Fantasy Worldbuilding: Part Two

Last week I wrote about backstory, worldbuilding as an element of character, and taking each changed element of your world to its logical conclusion.  This week I have three more questions you might want to ask yourself if you are writing a fantasy novel and want to make your fantasy worlds rich and satisfying.

Okay, I realize this one is similar to #1, but at the risk of repeating myself:

4) Have you made your characters a product of the society you created?

One of the things that really makes me sigh in high fantasy is when an author creates a medieval- (or other-) style world full of sexism, racism, sexual repression etc. and then plunks a hero into it with completely modern sensibilities.  Let’s face it, in such a setting, a boy who has grown up a peasant farmer is not likely to value literacy.  Even the kindest mother is likely to believe that corporal punishment for children is a good idea.  That’s okay.  Readers can still love flawed characters.

No, this is not a license to be politically incorrect; it’s an opportunity to explore where these attitudes come from.  Removing our ingrained mindsets from the politically charged context of our own world and allowing us to see them in a new light is one of the reasons fantasy is the greatest genre ever, People!  Take advantage!

Todd Hewitt in Patrick Ness’s The Knife of Never Letting Go is the perfect example of a character who has been warped by the hypocrisy, sexism and religious zealotry of his own culture, but we still want to follow him through three books, and we still write fawning emails to Patrick Ness begging him to write faster.  (Or is that just me?)

5) Have you integrated the fantasy elements deeply enough into your world?

Comedians often talk about something called a callback.  This is a joke that refers to one that has been told earlier in the set, but that is presented in a different context from the initial joke.  I don’t know why the surprise of a callback is so funny, but hearing a reference to another joke that you’d thought you were done with just makes us laugh for some reason.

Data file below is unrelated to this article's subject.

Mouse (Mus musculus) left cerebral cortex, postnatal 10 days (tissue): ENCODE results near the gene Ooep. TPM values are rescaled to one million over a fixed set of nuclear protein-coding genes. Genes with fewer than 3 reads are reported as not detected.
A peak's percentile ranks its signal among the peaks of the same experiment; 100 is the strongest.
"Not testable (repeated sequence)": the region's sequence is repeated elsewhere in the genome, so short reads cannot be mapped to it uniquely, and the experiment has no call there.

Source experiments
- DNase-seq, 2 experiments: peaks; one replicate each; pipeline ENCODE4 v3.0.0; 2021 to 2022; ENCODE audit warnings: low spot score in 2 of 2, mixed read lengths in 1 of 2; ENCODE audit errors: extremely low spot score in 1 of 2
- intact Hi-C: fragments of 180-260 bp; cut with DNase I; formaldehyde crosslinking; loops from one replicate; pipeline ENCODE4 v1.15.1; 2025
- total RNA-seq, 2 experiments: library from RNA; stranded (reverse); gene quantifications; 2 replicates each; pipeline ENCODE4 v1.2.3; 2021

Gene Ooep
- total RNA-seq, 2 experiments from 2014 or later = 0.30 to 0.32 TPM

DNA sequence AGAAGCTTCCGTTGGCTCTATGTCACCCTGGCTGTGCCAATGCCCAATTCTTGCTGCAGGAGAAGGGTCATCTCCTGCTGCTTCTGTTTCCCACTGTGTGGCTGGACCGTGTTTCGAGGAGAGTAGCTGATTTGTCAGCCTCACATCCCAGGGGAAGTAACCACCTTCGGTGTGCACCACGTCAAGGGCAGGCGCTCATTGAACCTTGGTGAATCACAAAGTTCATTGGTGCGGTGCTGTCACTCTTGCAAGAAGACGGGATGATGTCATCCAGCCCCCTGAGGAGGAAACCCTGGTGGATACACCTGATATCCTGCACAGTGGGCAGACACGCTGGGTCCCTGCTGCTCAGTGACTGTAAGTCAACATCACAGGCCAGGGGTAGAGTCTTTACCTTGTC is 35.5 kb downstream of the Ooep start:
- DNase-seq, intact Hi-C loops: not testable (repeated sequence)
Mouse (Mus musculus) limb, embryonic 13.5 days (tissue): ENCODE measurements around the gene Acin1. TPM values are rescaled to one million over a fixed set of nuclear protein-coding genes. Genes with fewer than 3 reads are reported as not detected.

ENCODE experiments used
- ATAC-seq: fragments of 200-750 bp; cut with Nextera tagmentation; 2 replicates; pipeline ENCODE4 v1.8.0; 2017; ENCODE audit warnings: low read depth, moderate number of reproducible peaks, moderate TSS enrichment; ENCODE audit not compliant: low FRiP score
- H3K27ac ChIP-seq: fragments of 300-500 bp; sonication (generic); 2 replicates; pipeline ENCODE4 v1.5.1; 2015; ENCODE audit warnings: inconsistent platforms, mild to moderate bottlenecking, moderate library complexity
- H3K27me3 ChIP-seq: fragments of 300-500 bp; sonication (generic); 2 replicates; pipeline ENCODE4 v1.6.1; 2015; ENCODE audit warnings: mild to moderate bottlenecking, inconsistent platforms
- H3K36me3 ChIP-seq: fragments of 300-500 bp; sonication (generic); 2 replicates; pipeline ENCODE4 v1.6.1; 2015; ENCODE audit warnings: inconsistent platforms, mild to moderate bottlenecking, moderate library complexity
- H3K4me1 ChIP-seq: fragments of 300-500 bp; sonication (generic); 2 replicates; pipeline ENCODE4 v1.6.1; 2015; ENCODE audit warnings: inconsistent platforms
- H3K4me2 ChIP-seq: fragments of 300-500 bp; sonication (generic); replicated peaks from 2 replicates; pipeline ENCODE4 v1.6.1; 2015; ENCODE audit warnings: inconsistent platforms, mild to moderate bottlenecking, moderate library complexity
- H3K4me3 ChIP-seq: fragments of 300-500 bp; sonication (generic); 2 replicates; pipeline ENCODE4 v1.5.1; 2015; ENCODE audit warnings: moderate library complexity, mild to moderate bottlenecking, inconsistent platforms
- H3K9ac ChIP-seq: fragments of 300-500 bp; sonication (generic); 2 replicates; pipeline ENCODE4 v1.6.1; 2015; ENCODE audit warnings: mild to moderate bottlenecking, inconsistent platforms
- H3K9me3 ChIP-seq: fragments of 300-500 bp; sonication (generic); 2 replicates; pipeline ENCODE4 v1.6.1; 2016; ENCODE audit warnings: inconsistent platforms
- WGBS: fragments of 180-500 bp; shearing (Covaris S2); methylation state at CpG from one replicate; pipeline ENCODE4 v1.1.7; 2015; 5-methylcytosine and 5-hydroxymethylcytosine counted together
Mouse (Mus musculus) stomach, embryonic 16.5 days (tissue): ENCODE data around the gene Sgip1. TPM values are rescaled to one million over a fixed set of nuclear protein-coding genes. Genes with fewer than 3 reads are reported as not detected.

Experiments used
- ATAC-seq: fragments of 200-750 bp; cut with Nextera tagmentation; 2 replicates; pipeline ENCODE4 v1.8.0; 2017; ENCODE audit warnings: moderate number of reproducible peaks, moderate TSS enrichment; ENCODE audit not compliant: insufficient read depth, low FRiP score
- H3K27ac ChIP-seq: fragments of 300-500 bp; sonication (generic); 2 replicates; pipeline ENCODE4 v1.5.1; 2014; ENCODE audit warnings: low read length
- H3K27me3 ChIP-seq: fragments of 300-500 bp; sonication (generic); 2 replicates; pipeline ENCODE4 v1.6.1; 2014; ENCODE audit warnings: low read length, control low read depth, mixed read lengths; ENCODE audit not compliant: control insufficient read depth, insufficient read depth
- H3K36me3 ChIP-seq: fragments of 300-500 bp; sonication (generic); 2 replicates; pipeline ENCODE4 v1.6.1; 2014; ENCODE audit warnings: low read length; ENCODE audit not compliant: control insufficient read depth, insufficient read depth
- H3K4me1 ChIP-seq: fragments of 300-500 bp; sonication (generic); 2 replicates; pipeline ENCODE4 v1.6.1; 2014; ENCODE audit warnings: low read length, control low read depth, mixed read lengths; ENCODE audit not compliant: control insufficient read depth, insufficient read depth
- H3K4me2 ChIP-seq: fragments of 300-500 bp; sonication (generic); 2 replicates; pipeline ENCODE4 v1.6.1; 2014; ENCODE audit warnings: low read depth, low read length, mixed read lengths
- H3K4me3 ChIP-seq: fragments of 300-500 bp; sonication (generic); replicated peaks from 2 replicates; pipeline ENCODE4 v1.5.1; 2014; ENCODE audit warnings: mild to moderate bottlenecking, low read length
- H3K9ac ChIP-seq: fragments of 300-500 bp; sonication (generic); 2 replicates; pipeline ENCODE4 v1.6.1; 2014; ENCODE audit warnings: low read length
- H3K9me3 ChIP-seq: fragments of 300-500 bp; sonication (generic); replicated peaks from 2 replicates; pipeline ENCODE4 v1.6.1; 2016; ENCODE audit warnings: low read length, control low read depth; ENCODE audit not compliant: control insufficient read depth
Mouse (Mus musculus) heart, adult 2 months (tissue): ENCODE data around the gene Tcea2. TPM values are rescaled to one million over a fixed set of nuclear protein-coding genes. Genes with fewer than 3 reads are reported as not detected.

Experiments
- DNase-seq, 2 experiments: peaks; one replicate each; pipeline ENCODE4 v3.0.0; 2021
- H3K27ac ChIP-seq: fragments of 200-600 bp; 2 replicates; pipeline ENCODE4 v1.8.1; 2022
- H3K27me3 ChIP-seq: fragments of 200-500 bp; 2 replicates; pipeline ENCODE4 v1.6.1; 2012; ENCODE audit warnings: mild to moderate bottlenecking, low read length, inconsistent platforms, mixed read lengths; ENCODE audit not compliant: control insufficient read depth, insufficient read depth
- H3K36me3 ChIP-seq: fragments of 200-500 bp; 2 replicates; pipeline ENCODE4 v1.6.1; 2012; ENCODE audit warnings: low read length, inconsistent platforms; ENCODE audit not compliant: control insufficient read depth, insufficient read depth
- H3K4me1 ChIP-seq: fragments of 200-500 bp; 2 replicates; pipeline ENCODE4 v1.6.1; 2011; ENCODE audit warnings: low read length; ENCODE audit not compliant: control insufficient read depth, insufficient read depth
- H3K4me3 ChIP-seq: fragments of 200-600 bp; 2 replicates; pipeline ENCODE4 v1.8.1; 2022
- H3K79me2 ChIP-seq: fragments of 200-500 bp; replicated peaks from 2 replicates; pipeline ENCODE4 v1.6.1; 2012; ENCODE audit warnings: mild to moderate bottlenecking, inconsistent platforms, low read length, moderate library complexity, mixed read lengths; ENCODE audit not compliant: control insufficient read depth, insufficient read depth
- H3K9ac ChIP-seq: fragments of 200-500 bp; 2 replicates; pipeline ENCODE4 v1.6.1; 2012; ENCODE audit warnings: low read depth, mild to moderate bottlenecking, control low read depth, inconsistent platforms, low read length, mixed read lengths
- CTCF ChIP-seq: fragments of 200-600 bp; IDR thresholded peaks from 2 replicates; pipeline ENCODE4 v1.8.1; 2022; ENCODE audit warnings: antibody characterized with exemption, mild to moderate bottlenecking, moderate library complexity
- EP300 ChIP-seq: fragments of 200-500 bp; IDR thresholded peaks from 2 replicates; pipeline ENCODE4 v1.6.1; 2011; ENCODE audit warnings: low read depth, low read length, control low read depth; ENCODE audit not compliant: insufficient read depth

You can use the surprise and delight of a callback when creating a setting as well.

For instance, in Witchlanders I created a red-leafed tree called a zanthia, at first purely as a visual effect.  My main character, Ryder, was watching his two sisters making the sun positions, a yoga-like form of prayer, and I wanted to have the image of a red mountain, covered with red trees in the background.

Once I used this image, though, I knew I’d have to integrate zanthias more deeply into my world.  As it happened, the witches in my book—goddess-worshipping religious figures—wore red.  I began to see that the color red, and zanthis trees in particular, could be used as a metaphor for the witches.  Later in the book, I wrote:

As they neared the top of the mountain, Ryder noticed that the zanthia trees had become squat and stunted, bent backward by an ever-present wind into gnarled poses, like witches bending to the sun.

I was calling back the zanthia trees, but in a different and enriched context, which I think helped to solidify the reality of the trees—and the world—in the reader’s mind.

6) Have you gone too far?

And finally, it’s important to come to terms with the fact that you probably know more about your world than the reader wants to know.  Heck, I could tell you so much about hicca, the mainstay crop of my fantasy world—its history, its cultivation.  (It even got so bad that when my writing group wanted to ask me about my writing, they’d say: “how’s life in the hicca fields today, Lena?”) Sadly, though I found such details quite scintillating, my agent and editor disagreed.

Info-dumping is a danger when writing any book, but as fantasy writers we have to be doubly careful.  Just as you don’t need to reveal a character to a reader all at once, you don’t need to reveal the setting all at once either.  Like your characters, your setting should be developed gradually.

Franny Billingsley is the perfect author to read for richly developed fantasy worlds that are never overwritten.  Whether it’s the caverns where the Folk live in The Folk Keeper or the creepy swamps in her latest book, Chime, her settings are always gradually and satisfyingly revealed.

Wait!  Was that a segue?

Yes!  Like how I did that?  Next week, I will be posting an interview with the incomparable Franny Billingsley.  BUT you won’t find it here, you’ll find it over on the Enchanted Inkpot blog.  Don’t worry.  I’ll post the link next week.

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6 thoughts on “Fantasy Worldbuilding: Part Two”

  1. I like the section about have you gone too far. We tend to know everything about our world and our characters, but it’s important to know what the reader should know and what should just be left to our own minds.

  2. OOOH! I love this post!

    I’m such a fan of worldbuilding. It’s so funny, ’cause I know if you started talking to me about your hicca fields. I’d be like, “Oh, that’s so cool! And when do you harvest it?” and I’d be so totally involved in understanding how you came up with this crop.

  3. Hi Jocelyn and congrats on your new book contract. Yes, I think a lot of what can be said about worldbuilding really applies to setting in general. Thanks!

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